Proceedings Magazine - July 1943 Vol. 69/7/485

Cover Story

A cursory study of world politics tends to make one realize the complexity of the various factors which can influence the policies of a nation. Some of these influences will be noted to be within...

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  • National and Naval Policies
    By Commander Isaiah Olch, U. S. Navy

    A cursory study of world politics tends to make one realize the complexity of the various factors which can influence the policies of a nation. Some of these influences will be noted to be within the control of some nations, while on the other...

  • Motion Picture Training Films in the Navy
    By Lieutenant William Exton, Jr., U. S. Naval Reserve

    TODAY THE U. S. Navy is spending millions of dollars on and for training films. There are scores of commissioned officers devoting their time exclusively to various aspects of the development and application of films to naval purposes. The motion...

  • The Patrol Plane Controversy
    By Lieutenant E. M. Morgan, U. S. Navy

    Since the outbreak of the war, and its "proof by fire" of the many types of service aircraft, and related theories concerning their uses, a great many disputes have arisen involving the application of the lessons learned. Few of these...

  • Recipe for Survival
    By Lieutenant Commander William C. Chambliss, U. S. Naval Reserve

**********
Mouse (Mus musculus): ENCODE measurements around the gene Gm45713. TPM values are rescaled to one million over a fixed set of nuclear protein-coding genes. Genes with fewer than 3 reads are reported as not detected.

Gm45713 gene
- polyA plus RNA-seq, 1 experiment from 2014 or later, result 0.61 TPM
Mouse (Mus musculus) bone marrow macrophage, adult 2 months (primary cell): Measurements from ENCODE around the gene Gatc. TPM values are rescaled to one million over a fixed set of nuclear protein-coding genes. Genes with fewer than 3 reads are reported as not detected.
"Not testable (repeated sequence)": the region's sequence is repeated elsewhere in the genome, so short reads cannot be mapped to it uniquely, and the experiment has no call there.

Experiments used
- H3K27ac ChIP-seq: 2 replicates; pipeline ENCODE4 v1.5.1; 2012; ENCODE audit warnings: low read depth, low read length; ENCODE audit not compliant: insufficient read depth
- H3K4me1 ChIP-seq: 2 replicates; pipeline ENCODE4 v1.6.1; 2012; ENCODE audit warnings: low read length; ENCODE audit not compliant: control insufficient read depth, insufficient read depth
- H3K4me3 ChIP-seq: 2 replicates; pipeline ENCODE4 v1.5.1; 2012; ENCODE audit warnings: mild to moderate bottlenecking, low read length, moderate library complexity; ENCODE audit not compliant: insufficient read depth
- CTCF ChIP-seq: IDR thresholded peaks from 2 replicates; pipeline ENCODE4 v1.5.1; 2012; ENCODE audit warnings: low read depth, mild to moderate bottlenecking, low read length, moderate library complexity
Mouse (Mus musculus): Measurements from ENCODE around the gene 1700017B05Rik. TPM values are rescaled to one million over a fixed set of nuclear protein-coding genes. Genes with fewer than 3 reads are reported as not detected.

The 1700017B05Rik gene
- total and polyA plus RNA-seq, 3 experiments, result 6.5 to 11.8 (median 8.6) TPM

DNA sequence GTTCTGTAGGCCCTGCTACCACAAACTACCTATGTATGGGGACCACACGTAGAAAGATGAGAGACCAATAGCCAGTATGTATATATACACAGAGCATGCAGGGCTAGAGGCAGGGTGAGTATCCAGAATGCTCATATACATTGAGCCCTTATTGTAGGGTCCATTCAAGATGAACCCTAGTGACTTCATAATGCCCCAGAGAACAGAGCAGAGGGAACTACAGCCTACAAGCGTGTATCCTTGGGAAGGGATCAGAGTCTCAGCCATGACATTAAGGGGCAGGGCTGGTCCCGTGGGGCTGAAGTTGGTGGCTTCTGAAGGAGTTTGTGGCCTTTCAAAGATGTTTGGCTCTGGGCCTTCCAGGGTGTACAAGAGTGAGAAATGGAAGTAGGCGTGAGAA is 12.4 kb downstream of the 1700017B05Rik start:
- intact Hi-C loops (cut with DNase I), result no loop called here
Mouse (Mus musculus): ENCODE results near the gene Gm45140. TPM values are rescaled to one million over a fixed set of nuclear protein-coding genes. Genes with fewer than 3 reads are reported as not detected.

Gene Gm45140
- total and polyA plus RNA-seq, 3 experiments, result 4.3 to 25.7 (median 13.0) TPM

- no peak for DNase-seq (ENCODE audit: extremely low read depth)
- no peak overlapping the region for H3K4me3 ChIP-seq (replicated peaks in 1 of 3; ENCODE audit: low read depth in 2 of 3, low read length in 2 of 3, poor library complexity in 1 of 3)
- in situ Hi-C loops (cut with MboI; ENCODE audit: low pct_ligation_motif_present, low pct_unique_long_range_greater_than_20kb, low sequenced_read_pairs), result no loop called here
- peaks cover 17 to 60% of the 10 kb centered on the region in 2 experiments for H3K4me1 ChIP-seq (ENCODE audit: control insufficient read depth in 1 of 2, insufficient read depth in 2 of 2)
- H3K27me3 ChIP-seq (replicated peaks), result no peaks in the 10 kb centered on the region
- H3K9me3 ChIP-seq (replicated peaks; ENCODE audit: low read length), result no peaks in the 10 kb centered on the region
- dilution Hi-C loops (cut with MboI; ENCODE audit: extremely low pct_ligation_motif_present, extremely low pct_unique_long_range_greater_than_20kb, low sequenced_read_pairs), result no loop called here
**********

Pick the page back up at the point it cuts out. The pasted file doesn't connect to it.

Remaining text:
“. . . And after a couple of hours, a destroyer picked us up."

    Thus ends the story of many a survivor of one of those most unfortunate incidents of maritime warfare whose gloomy result is the striking of some ship's name...

  • The Commodore Comes Back
    By Charles J. Zinn

    On April 9, 1943, President Roosevelt affixed his signature to an act of Congress by which there is restored to the active list of the United States Navy its most picturesque and colorful grade—the commodore.

  • Navigating North of Sixty
    By Commander J. C. Lester, U. S. Navy

    BEFORE THE present war, the average navigator seldom visited the high latitudes and rare indeed was the naval officer who had crossed the Arctic Circle. Since the arrival of U. S. troops in Iceland in 1941 this situation has radically changed and...

  • Japan's Capital Ships
    By William H. Morgan

    IT IS PERHAPS a nearly forgotten fact that of all the principal units in Togo's battle line on May 27, 1905, when he met the Russian Baltic Fleet at Tsushima, not one had been built in Japan. Mikasa the Admiral's flagship, ...

  • Prisoners’ Parcels
    By Robert Park MacHatton
    With the sailing from Philadelphia March 10 of the SS. Caritas I, bound for Marseilles, a house flag new to the transatlantic service began the return lap of its first round trip over the turbulent waters separating Europe from America.
  • Sea Power and the Growth of Japanese Imperialism
    By James K. Eyre, Jr.

    Today the United States is engaged in a gigantic struggle with the Japanese Empire in the Pacific. Since the enemy’s treacherous attack of December 7, 1941, this armed conflict has been hard-fought with heavy casualties on both sides....

  • Helicopters for the Navy?
    By J. R. Fredland

    In 1908, hardly six years after the Wright brothers’ first flights at Kitty Hawk, Igor Sikorsky was already experimenting with a helicopter. Certain obvious advantages of a rotor plane that could ascend or descend vertically and hover...

  • Book Reviews

    Destroyer from America.

    By John Fernald.

    New York: The Macmillan Co. 1942. 155 pages. $1.75.

    Reviewed by Lieutenant Commander Robert A. Cook, U. S. Navy (Retired)...

  • Professional Notes
  • Photographs

 
 

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